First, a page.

Johannes Göransson said on Facebook that one thing he doesn’t like about the “list”-based idea of criticism is: “that you can’t challenge it. You’re not allowed to say: No this list is mediocre or whatever. Then you’re not a nice person.”
Here’s a list of books I’ve only read four of but find especially aesthetically pleasing. Be a nice person.
Brandon Brown – Flowering Mall – Roof Books
Dana Ward – This Can’t Be Life – Edge Books
Graham Foust – To Anacreon in Heaven and Other Poems – Flood Editions
Roger Luckhurst – The Shining – BFI Publishing
Vladimir Nabokov – The Eye – Vintage
I hate blurbs on book covers, at least put that shit on the back if it’s all you can do you think you have to to sell your shit and maybe you’re right, I’m no good at selling it. A terrible telemarketer, I would probably make a mediocre regional fertilizer salesman, which is to say I would be shitty at selling shit. So you go on building bridges and stuff. I mean I get it. It’s silly but I’m better at burning them britches. What I like is to consume my brain food from a plain colored box, like an Oreo milkshake, or expensive yogurt the way Muslims frown on figure drawing in the mosque. I think that’s rad. Frown away Mohammad. Patterns are whatever. Pyramids are when. They are good to think on I think. I like to gaze at them and think on Gawd oh gawd the stars the trees. But my kind of cover is a naked Knopf hardbound from the 60s. Maybe I’m boring and probably it’s vain but I don’t want other people’s opine opinions influencing my internal dialogue, not until I’ve digested my lunch which is to say eaten the text the film the album the thing and pooped out an opinion of some kind, however odd it might look oblong and oblique, not until I’ve had time to play with it to prod it to scrape and slice it beneath the blade of my tongue. But I like first for a thing to be in space like a rock in the ground pulsing tight 600 million miles a fucking hour going this is True btw, and then to have it there in my mouth in my ears my eyes huge like a fresh batch of fungus, a bunch of firecrackers going off in my bulb my skull my head. My favorite thing said in French is J’ai mal à la tête. To think of it rolls off the tongue like butter on bread.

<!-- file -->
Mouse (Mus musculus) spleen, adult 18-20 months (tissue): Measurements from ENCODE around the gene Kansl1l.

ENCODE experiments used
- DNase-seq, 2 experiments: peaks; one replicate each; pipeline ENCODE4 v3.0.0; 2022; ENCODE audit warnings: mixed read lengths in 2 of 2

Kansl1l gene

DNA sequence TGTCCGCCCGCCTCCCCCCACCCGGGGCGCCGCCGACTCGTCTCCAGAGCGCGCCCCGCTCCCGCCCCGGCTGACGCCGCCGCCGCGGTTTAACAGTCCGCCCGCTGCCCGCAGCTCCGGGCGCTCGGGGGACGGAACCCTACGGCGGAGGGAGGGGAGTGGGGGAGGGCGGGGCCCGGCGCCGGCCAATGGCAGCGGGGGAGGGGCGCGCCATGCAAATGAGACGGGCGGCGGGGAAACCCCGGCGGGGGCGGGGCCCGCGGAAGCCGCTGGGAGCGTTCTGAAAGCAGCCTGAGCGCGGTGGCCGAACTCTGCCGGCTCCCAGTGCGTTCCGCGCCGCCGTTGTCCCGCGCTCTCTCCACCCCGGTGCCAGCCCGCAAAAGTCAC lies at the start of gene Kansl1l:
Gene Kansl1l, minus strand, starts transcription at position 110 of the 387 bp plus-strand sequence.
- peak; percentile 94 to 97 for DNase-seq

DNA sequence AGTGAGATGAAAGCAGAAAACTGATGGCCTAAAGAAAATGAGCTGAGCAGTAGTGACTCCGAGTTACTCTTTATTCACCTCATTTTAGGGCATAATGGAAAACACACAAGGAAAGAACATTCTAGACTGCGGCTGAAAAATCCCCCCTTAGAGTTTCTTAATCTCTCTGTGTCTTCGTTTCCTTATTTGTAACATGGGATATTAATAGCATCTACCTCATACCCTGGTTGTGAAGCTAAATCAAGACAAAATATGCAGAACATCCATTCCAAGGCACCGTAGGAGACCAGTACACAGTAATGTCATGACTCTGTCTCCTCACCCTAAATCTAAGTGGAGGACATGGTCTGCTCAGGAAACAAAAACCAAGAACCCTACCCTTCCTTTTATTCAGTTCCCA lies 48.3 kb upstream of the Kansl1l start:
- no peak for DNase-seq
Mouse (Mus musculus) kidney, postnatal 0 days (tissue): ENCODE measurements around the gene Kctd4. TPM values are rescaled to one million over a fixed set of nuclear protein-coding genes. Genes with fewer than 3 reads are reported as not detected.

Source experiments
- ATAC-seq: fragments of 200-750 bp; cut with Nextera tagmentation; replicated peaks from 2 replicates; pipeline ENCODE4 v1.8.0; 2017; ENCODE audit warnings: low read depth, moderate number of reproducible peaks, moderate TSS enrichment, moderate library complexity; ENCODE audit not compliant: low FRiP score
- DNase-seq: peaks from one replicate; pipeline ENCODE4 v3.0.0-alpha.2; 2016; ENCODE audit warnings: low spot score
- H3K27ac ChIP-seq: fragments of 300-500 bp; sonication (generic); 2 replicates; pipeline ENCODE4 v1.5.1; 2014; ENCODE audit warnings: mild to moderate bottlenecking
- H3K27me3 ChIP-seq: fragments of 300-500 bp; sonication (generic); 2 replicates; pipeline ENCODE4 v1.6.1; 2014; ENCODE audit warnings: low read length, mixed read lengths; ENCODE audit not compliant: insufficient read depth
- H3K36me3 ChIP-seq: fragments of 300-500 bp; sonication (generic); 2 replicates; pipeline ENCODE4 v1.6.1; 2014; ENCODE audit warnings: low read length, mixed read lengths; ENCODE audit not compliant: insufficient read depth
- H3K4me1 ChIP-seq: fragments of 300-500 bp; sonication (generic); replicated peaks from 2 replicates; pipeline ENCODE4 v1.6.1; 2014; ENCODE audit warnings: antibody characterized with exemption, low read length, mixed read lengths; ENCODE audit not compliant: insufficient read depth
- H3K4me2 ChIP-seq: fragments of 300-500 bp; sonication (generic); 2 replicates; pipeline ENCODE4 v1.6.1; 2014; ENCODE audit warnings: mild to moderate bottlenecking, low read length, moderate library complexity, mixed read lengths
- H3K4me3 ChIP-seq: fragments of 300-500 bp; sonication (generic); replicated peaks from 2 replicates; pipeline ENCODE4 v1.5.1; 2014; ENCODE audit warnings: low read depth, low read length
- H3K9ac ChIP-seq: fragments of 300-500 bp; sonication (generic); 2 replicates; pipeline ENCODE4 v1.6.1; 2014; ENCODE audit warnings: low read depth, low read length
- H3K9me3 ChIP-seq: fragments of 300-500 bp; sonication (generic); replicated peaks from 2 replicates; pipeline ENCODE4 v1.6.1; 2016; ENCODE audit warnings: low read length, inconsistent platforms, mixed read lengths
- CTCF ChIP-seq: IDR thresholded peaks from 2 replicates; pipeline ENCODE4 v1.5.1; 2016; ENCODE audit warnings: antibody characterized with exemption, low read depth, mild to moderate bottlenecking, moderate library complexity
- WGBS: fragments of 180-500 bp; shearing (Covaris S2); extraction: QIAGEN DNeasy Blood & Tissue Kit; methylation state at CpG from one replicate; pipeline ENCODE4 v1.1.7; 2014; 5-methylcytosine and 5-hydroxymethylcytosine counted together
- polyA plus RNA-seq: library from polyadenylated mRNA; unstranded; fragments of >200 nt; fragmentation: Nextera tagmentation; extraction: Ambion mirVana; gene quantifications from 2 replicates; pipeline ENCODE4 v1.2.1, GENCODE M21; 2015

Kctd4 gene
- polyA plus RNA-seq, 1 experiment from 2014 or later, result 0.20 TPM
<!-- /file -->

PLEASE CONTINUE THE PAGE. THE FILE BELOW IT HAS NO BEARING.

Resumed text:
Very Short List just sent me a link to a site that chronicals reusable cover art in historical novels. I am strangely and inexplicably fascinated by the recycling. I think it’s John Berger in Ways of Seeing who talks about how reproductions have changed the way we see art. Repetition as its own artform. I’m sure a boatload of folks have made that observation, come to think of it.
What about the book called Kleopatra and the one called Scheherazade with the same black-veiled woman on the cover?
The Book Design Review blog has posted their Favorite Book Covers of 2009. Which others did they miss? What was your own favorite cover of the year?
It’s funny how publishers convey to their readership how tedious and non-pleasurable a book will be based on the lack of color on the cover. Stick some guy’s grainy face on there and consider the suicide pact signed. In my indulgently dour youth, I would only read books with grim black n’ white covers, thinking that such monochromatic plight was “deep,” and that I was similar to those intense and austere men in our refusal of hue. True, many of these books and their designs happened before color photography, but it seems most of the incidents were retroactive.